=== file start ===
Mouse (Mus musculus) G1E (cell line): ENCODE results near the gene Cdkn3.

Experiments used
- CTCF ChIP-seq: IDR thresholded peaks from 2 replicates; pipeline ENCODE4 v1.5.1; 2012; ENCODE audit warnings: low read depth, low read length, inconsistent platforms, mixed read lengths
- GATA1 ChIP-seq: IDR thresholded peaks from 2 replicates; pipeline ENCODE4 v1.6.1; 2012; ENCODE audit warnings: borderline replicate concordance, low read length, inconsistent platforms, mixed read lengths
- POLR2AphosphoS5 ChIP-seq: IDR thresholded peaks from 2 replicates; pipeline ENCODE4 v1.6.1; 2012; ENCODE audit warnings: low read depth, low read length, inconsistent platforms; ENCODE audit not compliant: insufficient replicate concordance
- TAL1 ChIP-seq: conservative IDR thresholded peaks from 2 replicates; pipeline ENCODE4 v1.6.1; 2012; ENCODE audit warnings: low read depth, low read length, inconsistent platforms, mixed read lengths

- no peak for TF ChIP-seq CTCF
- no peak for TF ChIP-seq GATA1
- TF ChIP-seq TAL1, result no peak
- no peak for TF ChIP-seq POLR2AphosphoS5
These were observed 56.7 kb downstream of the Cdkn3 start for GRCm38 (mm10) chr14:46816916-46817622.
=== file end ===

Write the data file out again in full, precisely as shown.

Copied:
Mouse (Mus musculus) G1E (cell line): ENCODE results near the gene Cdkn3.

Experiments used
- CTCF ChIP-seq: IDR thresholded peaks from 2 replicates; pipeline ENCODE4 v1.5.1; 2012; ENCODE audit warnings: low read depth, low read length, inconsistent platforms, mixed read lengths
- GATA1 ChIP-seq: IDR thresholded peaks from 2 replicates; pipeline ENCODE4 v1.6.1; 2012; ENCODE audit warnings: borderline replicate concordance, low read length, inconsistent platforms, mixed read lengths
- POLR2AphosphoS5 ChIP-seq: IDR thresholded peaks from 2 replicates; pipeline ENCODE4 v1.6.1; 2012; ENCODE audit warnings: low read depth, low read length, inconsistent platforms; ENCODE audit not compliant: insufficient replicate concordance
- TAL1 ChIP-seq: conservative IDR thresholded peaks from 2 replicates; pipeline ENCODE4 v1.6.1; 2012; ENCODE audit warnings: low read depth, low read length, inconsistent platforms, mixed read lengths

- no peak for TF ChIP-seq CTCF
- no peak for TF ChIP-seq GATA1
- TF ChIP-seq TAL1, result no peak
- no peak for TF ChIP-seq POLR2AphosphoS5
These were observed 56.7 kb downstream of the Cdkn3 start for GRCm38 (mm10) chr14:46816916-46817622.